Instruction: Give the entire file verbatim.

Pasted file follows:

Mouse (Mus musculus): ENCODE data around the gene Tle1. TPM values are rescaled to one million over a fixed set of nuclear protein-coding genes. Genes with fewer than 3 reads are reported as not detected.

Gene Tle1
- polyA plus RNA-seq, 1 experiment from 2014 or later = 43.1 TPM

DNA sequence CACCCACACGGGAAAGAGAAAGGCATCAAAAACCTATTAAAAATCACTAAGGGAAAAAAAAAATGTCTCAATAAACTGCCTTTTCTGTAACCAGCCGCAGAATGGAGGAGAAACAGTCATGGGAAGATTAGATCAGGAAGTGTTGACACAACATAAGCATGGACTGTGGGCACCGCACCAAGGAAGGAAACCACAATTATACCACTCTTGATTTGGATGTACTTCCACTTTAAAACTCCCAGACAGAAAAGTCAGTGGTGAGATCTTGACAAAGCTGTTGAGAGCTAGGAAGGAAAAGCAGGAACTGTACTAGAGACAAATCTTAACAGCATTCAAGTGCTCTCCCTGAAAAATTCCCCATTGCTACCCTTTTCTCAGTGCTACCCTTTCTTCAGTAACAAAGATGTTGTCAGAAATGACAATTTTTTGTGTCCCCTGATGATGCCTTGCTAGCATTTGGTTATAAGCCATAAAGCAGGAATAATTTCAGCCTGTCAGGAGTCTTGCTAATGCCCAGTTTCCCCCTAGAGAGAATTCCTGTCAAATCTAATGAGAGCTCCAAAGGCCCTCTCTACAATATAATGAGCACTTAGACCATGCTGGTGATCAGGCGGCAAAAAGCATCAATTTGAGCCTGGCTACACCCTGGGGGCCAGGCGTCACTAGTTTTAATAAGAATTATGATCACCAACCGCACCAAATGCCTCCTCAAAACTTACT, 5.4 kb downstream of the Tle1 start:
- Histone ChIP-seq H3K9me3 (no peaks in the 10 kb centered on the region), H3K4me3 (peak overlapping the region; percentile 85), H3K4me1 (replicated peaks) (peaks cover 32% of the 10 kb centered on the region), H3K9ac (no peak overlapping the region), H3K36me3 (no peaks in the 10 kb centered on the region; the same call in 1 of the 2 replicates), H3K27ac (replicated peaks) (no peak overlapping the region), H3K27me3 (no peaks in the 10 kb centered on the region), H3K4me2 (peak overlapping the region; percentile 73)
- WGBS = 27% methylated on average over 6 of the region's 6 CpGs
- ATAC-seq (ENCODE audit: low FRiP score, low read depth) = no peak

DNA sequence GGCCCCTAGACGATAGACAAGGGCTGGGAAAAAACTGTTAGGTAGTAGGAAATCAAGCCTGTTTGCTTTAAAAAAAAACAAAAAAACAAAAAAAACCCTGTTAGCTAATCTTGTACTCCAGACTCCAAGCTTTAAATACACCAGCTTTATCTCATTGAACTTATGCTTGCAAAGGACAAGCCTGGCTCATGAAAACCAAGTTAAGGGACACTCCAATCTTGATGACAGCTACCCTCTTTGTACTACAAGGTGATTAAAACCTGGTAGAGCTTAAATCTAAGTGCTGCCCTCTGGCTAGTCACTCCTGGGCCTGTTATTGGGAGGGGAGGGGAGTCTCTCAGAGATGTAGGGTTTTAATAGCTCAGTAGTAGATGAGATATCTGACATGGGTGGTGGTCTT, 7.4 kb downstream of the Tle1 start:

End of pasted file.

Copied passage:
Mouse (Mus musculus): ENCODE data around the gene Tle1. TPM values are rescaled to one million over a fixed set of nuclear protein-coding genes. Genes with fewer than 3 reads are reported as not detected.

Gene Tle1
- polyA plus RNA-seq, 1 experiment from 2014 or later = 43.1 TPM

DNA sequence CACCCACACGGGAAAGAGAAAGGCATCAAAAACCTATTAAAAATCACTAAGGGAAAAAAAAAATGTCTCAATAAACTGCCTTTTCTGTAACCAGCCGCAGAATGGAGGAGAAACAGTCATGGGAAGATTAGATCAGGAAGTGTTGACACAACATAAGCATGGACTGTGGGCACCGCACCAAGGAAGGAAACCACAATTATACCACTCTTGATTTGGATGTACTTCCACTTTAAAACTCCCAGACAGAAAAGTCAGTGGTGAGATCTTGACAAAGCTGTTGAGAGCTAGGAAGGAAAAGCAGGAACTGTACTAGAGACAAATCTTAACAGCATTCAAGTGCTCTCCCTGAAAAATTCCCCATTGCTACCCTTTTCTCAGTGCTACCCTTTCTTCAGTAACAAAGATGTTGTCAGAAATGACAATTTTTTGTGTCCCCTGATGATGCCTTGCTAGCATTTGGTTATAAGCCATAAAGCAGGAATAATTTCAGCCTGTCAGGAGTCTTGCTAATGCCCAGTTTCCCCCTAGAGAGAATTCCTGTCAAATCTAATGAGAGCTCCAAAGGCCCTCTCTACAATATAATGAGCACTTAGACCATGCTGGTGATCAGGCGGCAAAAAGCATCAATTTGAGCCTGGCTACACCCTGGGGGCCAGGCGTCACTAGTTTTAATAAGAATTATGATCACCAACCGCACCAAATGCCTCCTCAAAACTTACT, 5.4 kb downstream of the Tle1 start:
- Histone ChIP-seq H3K9me3 (no peaks in the 10 kb centered on the region), H3K4me3 (peak overlapping the region; percentile 85), H3K4me1 (replicated peaks) (peaks cover 32% of the 10 kb centered on the region), H3K9ac (no peak overlapping the region), H3K36me3 (no peaks in the 10 kb centered on the region; the same call in 1 of the 2 replicates), H3K27ac (replicated peaks) (no peak overlapping the region), H3K27me3 (no peaks in the 10 kb centered on the region), H3K4me2 (peak overlapping the region; percentile 73)
- WGBS = 27% methylated on average over 6 of the region's 6 CpGs
- ATAC-seq (ENCODE audit: low FRiP score, low read depth) = no peak

DNA sequence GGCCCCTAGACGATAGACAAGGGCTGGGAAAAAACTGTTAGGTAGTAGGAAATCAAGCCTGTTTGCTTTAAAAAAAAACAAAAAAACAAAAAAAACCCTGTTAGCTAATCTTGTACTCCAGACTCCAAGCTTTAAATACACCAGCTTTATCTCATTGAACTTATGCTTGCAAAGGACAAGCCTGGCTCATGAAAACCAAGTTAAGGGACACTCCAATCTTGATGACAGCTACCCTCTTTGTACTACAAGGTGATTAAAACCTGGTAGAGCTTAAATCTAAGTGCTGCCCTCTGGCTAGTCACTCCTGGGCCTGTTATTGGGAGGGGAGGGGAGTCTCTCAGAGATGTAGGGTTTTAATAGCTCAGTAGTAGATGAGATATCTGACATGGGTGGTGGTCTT, 7.4 kb downstream of the Tle1 start: